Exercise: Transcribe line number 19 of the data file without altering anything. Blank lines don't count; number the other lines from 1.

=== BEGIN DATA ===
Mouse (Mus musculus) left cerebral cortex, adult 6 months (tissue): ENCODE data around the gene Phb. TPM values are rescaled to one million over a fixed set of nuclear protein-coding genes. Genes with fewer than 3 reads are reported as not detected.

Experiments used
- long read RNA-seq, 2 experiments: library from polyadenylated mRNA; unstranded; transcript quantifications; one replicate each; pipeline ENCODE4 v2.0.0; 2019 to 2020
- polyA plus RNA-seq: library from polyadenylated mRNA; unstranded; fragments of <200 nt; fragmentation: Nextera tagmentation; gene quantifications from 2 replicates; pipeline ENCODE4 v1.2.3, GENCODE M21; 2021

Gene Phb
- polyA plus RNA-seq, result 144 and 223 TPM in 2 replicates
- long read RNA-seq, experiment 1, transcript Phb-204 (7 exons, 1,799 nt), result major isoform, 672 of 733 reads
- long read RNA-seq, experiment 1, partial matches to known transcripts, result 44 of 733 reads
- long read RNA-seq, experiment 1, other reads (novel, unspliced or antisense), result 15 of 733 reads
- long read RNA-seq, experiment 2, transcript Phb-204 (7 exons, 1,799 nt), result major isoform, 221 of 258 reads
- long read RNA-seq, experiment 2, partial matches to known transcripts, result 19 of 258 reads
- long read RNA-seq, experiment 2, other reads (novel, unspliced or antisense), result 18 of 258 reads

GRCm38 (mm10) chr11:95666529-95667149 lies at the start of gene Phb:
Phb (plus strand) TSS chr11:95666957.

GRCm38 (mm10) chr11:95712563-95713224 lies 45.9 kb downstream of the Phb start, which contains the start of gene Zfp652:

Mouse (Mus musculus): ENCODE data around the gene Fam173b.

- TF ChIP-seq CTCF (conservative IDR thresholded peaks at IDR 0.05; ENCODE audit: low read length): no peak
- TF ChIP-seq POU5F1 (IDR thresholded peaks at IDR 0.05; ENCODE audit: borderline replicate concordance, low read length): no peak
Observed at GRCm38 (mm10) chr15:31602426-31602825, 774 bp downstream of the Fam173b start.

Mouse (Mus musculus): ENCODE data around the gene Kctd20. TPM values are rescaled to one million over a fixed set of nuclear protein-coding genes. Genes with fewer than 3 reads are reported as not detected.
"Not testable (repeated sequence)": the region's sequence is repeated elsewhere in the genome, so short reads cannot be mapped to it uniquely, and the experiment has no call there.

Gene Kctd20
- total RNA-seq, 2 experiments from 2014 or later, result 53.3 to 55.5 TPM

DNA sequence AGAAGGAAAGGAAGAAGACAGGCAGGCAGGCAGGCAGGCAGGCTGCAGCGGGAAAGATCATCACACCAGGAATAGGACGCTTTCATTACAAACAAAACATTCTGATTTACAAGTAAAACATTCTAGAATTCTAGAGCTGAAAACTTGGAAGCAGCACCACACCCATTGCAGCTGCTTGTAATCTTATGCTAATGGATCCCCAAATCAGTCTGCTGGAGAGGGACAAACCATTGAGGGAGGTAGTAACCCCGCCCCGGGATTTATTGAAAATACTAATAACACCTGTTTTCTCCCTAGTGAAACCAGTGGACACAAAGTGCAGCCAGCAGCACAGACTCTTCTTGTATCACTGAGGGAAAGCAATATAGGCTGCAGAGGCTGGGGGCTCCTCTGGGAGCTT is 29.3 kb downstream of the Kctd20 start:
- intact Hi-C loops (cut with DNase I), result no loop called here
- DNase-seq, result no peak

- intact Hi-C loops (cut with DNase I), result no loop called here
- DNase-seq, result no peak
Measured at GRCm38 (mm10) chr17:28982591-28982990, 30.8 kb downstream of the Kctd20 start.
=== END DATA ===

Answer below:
Observed at GRCm38 (mm10) chr15:31602426-31602825, 774 bp downstream of the Fam173b start.